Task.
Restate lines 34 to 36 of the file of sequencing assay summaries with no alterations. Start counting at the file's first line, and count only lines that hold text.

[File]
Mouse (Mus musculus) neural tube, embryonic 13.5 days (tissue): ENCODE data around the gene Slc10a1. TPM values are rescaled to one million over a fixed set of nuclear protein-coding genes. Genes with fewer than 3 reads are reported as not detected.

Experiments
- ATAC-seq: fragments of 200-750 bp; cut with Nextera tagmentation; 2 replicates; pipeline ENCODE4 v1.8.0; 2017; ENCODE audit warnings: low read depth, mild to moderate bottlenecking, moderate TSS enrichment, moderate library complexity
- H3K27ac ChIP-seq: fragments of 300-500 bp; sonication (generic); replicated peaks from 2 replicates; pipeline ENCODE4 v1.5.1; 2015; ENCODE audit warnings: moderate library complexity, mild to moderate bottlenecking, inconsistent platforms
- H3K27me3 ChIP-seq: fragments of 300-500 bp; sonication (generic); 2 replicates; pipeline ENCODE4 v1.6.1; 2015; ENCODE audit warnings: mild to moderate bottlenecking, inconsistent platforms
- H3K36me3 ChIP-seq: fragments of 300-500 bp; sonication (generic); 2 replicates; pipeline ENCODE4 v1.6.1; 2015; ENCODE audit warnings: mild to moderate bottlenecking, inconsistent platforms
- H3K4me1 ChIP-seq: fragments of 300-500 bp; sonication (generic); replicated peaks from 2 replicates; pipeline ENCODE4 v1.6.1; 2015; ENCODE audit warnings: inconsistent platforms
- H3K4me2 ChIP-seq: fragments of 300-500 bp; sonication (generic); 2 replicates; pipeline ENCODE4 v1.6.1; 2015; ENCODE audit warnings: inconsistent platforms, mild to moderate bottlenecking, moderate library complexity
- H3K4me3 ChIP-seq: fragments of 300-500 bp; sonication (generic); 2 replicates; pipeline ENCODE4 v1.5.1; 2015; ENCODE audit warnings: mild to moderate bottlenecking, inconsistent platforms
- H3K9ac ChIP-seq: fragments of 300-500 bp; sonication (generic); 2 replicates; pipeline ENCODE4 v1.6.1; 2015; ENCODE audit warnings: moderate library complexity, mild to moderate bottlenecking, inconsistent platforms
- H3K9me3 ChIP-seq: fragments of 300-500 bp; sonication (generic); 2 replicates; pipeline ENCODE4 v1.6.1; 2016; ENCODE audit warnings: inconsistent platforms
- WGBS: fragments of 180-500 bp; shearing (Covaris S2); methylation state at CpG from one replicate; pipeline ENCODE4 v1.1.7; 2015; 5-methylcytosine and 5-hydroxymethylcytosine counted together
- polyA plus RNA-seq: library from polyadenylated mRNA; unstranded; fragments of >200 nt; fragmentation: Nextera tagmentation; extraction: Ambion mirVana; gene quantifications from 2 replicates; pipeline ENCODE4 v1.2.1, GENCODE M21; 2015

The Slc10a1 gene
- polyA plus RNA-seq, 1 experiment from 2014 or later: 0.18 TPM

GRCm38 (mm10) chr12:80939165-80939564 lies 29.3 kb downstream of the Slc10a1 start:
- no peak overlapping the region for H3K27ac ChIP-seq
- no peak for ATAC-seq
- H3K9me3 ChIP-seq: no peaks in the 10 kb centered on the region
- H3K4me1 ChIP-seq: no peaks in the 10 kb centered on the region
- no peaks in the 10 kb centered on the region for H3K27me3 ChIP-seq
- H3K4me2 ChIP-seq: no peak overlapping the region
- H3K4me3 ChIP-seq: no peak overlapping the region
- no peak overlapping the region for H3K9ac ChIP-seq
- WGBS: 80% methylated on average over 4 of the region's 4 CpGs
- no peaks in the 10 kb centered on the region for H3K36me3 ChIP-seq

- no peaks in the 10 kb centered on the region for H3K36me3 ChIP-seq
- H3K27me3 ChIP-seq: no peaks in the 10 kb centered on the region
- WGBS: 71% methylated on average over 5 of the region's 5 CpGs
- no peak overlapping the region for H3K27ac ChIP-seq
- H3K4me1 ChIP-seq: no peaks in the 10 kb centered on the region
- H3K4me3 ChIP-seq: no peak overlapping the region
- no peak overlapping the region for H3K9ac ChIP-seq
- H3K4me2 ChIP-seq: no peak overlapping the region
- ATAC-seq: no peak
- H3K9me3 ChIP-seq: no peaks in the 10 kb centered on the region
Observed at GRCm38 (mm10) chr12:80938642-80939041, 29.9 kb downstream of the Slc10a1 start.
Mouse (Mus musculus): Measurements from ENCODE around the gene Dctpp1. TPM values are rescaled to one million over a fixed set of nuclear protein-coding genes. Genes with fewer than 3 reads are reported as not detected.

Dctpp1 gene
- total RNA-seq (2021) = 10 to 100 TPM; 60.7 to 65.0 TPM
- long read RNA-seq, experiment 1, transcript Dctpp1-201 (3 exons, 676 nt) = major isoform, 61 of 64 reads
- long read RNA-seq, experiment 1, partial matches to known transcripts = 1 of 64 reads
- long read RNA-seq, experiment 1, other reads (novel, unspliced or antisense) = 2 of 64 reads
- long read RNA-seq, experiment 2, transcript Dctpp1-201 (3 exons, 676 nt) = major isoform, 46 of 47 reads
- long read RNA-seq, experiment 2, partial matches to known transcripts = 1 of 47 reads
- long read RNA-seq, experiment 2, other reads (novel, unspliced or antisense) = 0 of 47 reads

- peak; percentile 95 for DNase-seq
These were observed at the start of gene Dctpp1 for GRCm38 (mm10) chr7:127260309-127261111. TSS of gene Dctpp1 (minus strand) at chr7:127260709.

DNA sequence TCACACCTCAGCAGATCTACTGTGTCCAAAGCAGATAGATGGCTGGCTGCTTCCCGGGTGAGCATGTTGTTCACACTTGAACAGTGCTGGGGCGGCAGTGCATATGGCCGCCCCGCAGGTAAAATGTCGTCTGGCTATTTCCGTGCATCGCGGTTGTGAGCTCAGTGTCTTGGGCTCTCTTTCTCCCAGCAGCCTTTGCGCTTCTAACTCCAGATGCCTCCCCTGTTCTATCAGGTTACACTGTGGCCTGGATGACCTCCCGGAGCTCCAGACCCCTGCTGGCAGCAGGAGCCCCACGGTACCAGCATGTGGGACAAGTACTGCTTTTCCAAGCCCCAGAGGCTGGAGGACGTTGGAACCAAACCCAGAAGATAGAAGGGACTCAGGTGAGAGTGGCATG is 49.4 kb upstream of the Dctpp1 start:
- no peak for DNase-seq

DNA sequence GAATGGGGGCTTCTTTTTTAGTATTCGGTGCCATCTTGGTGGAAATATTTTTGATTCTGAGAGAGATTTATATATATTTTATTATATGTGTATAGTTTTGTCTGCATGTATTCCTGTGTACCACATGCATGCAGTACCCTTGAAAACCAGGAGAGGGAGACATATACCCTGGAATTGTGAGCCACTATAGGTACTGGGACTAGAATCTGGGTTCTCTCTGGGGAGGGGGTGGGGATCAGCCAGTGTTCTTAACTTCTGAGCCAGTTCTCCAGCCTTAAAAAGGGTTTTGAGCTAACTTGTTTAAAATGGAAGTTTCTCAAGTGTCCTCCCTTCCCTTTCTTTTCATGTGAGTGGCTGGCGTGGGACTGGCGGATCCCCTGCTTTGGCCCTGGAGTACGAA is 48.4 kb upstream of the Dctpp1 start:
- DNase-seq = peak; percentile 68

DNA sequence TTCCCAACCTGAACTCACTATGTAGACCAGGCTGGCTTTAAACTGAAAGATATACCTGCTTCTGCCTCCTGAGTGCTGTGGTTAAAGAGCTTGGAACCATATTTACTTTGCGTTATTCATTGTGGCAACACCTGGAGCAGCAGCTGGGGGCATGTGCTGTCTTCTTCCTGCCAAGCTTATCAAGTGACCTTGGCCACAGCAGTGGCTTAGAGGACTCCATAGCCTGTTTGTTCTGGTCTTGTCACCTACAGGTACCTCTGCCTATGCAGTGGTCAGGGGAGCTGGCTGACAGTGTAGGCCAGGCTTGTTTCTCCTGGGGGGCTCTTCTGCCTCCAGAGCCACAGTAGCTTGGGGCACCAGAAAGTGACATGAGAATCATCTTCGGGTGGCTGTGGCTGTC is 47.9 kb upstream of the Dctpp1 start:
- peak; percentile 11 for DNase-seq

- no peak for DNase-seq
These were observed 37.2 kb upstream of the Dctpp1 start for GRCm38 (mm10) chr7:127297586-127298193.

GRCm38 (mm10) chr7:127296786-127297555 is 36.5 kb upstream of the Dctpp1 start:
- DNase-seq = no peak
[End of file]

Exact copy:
- H3K4me2 ChIP-seq: no peak overlapping the region
- ATAC-seq: no peak
- H3K9me3 ChIP-seq: no peaks in the 10 kb centered on the region